Super Bowl XLVII: What Cincinnati Bengals Can Learn From Baltimore Ravens' Victory

By Cian Fahey
David Richard-USA TODAY Sports

Led by Joe Flacco, Anquan Boldin and John Harbaugh, the Baltimore Ravens beat the San Francisco 49ers in the Super Bowl last night to be crowned the champions of the 2012 NFL season. For Marvin LewisCincinnati Bengals, that is a bitter pill to swallow. The Bengals battled hard with the Ravens and Pittsburgh Steelers in the AFC North during the regular season, before losing to the Houston Texans in the first round of the playoffs for the second season in a row.

The Ravens weren’t the most talented team in the league, especially after suffering all of the costly injuries during the regular season. However, their mentality, approach and ability to come up big in the most important moments allowed the team to push past their perceived potential to win it all. The Ravens found a way to win, something that the Bengals are missing entering the off-season.

With that in mind, the Bengals must not be bitter about seeing the Ravens lift the Lombardi trophy; instead, they must examine and learn what went right for a team that has a similar style to their own.

A lot of what the Ravens achieved last night can be traced back to the combination of a high quality general manager and incredible head coach. Ozzie Newsome has consistently put in place the talent for John Harbaugh to develop, which allowed the franchise to boast one of the most well-rounded rosters in the league. The Bengals have a similar approach, which has garnered some similar results. If the frustration of not improving from season-to-season was beginning to build, the Bengals should take comfort in watching what the Ravens achieved this year to reinforce their franchise’s model of operations.

The Ravens made the playoffs four years in a row before even reaching the Super Bowl. Therefore, the Bengals shouldn’t feel the need to throw money at free agents to try and reverse their recent trend of early exits this year. What the team can learn from these post-season berths can prove to be crucial in the long-term. There is no doubt that the Ravens’ ability to consistently overcome adversity this year stemmed from their recent runs of success and the leadership that had guided them so close in the past.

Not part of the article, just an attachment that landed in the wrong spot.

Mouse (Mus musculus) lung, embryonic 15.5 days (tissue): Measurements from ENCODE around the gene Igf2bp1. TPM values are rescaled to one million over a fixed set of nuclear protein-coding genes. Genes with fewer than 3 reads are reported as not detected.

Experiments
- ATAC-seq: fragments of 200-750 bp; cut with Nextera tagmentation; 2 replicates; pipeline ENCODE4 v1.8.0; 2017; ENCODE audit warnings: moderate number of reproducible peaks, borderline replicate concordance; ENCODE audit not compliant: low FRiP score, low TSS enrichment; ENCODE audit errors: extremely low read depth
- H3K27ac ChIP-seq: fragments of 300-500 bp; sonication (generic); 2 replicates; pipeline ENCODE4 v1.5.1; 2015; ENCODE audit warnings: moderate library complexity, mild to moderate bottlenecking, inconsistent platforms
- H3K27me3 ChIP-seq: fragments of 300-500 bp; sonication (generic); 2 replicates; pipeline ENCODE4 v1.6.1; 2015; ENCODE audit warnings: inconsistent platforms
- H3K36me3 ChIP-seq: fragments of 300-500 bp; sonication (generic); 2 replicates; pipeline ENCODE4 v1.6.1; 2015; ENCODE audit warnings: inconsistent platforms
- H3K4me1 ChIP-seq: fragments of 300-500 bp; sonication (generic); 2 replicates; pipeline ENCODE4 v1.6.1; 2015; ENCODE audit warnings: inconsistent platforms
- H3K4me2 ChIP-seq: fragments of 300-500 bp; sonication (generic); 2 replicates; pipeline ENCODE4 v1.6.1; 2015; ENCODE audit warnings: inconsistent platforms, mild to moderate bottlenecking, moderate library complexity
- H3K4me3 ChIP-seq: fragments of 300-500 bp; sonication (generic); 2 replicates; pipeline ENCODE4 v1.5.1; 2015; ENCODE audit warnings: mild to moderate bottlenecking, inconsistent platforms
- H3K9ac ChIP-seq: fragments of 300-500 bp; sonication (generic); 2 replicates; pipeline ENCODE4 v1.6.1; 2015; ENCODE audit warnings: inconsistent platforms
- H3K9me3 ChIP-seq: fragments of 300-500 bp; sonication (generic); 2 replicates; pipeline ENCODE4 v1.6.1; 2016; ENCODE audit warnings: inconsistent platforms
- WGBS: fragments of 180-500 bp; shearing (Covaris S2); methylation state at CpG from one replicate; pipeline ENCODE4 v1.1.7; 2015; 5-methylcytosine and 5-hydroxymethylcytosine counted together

Leaders have always been important in football, and the Ravens’ victory doesn’t teach us that. However, the importance of having multiple locker-room leaders is something that should now be reiterated for the Bengals. Andy Dalton, AJ Green and Geno Atkins can’t be the only on-field leaders for this team moving forward. The Ravens had Joe Flacco, Ray Rice, Anquan Boldin, Matt Birk, Marshal Yanda, Haloti Ngata, Terrell Suggs, Ray Lewis, Bernard Pollard and Ed Reed setting the tone in their locker-room.

Their leadership allowed players such as Arthur Jones, Kelechi Osemele, Bernard Pierce, Paul Kruger and Courtney Upshaw to make big contributions because they understood the expected standard and played to it. That kind of tone doesn’t exist in the Bengals’ locker-room right now.

Dalton, Green and Atkins are still very young players, while it’s difficult for Reggie Nelson, Leon Hall, Terence Newman and Andrew Whitworth to be the same kind of leaders who keep everyone on the same page. The Bengals need to infuse that leadership through the spine of their football team.

It’s never easy for two cornerbacks, a left tackle and a safety to set the tone because they are not always in the proximity of their teammates or around the football. The Bengals’ biggest problem is that their core appears set to be very young next year with Trevor Robinson potentially the starting center, young defensive tackles and possibly Vontaze Burfict at middle linebacker.

The Bengals will continue to develop their youngsters and add some new faces here and there during the off-season, but it must always be remembered that the tone of a locker-room and actions of the organization as a whole will impact how far this team can ultimately go.

You can follow Cian on twitter @Cianaf

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